Socialists choose Hollande to face Sarkozy in 2012

Left-wing voters chose François Hollande (pictured) to challenge Nicolas Sarkozy in next year’s presidential election Sunday, with over 56 per cent voting for the Socialist moderate against 43 per cent for “old-school” rival Martine Aubry (right).


François Hollande won the second round of the Socialist primary Sunday, making him the leading opponent against incumbent Nicolas Sarkozy in the 2012 presidential election. More than 2.8 million voters turned up to over 900 voting stations across the country for the run-off between the two leading candidates.


With about two-thirds of votes counted, Hollande had won a resounding 56 percent of the vote against his rival Martine Aubry. 

Despite having never held a national government post, 57-year-old Hollande also managed to win the backing of the four defeated first round candidates. Head of the Socialist Party from 1997 to 2008, he’s the ex-partner of defeated 2007 presidential candidate Ségolène Royal, with whom he had four children.

Defeated former Labour minister and Socialist Party leader Martine Aubry is considered an “old-school” Socialist, as the architect of France's 35-hour working week and daughter of the former European Commission President Jacques Delors.

Despite mounting a tough campaign, she failed to convince voters that Hollande was a soft centrist who would easily be beaten by Sarkozy.

“By constantly labelling Hollande a centrist, Aubry marginalised the average voter,” says FRANCE 24 politics editor Roselyne Febvre. “She talked too much to the far-left, and not enough to the French people. Hollande on the other hand, really knew how to play the media, and so had a direct link to a wider audience.”

Febvre says that Aubry made a big mistake in targeting Hollande over the past week. “While Aubry was busy attacking Hollande, he made his rival Sarkozy, which is what the French left was clamouring to see,” she added. “It really paid off.”

Hollande, who rides a scooter to work, has cut a down-to-earth and upbeat figure on the campaign trail. The Socialist candidate has pledged to be a "normal" president, in contrast to the flashy, impulsive style that rapidly earned Sarkozy the name "President Bling Bling" after he won power in 2007.

Sarkozy, who has held one five-year term after 12 years of fellow conservative Jacques Chirac, is largely expected to seek a second term, but has yet to declare his re-election bid.

Sarkozy in the crosshair

In the last days of the primary contest, Hollande toughened his criticism of banks and financial markets as he came under pressure to appeal to a large chunk of voters who backed anti-globalisation hardliner Arnaud Montebourg in the opening round.


With Hollande as their candidate, the Socialists promise to scrap 50 billion euros of Sarkozy-engineered tax breaks - money they say will be used to fund state jobs, promote growth and cut the country’s enormous deficit.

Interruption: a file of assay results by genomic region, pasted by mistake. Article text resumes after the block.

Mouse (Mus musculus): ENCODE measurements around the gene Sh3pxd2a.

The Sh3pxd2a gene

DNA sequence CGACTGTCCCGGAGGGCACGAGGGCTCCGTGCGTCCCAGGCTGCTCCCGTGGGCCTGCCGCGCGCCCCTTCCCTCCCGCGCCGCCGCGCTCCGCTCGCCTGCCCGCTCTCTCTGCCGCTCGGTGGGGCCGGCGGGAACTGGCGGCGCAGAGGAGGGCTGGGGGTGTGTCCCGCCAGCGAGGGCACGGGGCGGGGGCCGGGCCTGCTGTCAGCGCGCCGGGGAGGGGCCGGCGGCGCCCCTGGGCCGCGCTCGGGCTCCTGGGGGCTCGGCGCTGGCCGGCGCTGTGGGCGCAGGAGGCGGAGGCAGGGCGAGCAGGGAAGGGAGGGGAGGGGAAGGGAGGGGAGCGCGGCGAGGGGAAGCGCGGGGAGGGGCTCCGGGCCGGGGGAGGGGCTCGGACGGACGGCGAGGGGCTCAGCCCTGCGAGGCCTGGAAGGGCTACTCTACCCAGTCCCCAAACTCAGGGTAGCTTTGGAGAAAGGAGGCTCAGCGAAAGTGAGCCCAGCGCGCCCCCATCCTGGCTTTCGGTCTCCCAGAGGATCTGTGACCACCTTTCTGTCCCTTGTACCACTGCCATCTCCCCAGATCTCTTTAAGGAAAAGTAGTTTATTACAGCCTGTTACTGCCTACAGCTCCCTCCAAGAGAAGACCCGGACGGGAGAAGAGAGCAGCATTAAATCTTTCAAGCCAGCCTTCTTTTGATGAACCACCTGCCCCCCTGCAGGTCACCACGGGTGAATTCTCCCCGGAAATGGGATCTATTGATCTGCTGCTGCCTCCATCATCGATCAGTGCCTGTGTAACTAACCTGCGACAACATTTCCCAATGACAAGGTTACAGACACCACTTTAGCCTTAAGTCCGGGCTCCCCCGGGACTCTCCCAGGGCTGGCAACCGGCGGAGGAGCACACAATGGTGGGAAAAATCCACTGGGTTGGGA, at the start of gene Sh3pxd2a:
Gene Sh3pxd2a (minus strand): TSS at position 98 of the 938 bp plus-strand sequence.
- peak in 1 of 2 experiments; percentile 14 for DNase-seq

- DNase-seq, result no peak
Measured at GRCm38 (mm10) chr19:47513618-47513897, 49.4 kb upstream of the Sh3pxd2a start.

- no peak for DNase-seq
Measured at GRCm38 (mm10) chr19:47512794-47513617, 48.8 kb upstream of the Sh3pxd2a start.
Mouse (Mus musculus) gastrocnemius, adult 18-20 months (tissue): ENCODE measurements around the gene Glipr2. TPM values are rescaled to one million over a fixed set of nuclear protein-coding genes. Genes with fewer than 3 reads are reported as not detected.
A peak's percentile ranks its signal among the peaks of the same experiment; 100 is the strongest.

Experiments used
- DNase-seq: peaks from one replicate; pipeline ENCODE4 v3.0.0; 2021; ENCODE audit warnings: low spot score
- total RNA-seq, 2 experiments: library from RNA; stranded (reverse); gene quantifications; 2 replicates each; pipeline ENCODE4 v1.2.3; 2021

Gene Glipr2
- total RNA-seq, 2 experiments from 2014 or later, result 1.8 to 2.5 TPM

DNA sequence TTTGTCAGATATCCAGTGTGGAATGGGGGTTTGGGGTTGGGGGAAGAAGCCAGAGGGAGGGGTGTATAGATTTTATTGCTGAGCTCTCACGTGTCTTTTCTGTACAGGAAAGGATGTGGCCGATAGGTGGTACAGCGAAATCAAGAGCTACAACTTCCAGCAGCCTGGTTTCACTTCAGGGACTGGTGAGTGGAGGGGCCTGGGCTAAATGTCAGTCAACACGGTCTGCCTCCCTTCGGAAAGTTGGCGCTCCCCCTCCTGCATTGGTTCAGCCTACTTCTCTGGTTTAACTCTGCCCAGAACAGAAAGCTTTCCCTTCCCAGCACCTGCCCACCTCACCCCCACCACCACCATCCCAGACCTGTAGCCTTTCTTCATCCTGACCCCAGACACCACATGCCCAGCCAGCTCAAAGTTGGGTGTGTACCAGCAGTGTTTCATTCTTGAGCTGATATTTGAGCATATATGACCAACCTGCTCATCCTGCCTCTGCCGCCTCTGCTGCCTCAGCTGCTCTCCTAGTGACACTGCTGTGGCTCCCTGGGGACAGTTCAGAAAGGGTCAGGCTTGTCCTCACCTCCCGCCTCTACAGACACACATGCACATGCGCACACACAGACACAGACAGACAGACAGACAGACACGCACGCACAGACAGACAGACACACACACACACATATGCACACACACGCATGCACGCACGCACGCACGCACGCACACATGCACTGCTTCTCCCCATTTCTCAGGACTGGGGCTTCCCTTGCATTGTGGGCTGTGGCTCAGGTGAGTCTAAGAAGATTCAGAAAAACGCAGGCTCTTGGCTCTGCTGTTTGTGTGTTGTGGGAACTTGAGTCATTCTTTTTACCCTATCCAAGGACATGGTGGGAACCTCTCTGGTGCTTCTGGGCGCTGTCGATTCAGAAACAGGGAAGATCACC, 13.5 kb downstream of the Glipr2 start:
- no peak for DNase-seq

Hollande also proposes recruiting 60,000 state-employed school teachers if elected in a reversal of staff cuts under Sarkozy but has also gone to lengths to say he is no spend-happy leftist, vowing to reduce France's public deficit.

Leaders of Sarkozy’s ruling UMP dismiss the policies as a throw-back to the 1980s, but recent polls consistently show that French voters are ready to return a Socialist to the Elysée Palace for the first time in 17 years.

Until six months ago, it was believed that former IMF chief and then-frontrunner Dominique Strauss-Kahn would be the man to do it. But in May this year, he was shamed out of the race by sex crime allegations. The charges have since been dropped.

The ease with which the remaining candidates filled his shoes suggests that many voters are simply weary of Sarkozy and his economic policies.

An initiative that paid off

The primary is the first of its kind in France, where presidential candidates have traditionally been selected by party members only.


It was initially denounced as unconstitutional by some UMP members – including Sarkozy – but more recently, others including French Prime Minister Françis Fillon have grudgingly acknowledged its success, suggesting that they should carry out their own in 2017. “The party would have held their own,” Hollande ally André Vallini told FRANCE 24 Sunday, “if Sarkozy was strong enough to handle them.”

Much to the anger of the right-wing, the initiative failed to result in an injurious catfight between the Socialists, save for Aubry’s recent attacks on Hollande.

Pierre Moscovici, who coordinated Hollande’s campaign, told French news channel BFM Sunday that “there was no battle, there was a confrontation,” insisting that Aubry’s accusations would soon be forgotten.

On Friday, Aubry conceded defeat and in a brief address pledged to “invest all strength and energy to ensure that he [François Hollande] is the president of France seven months from now”.



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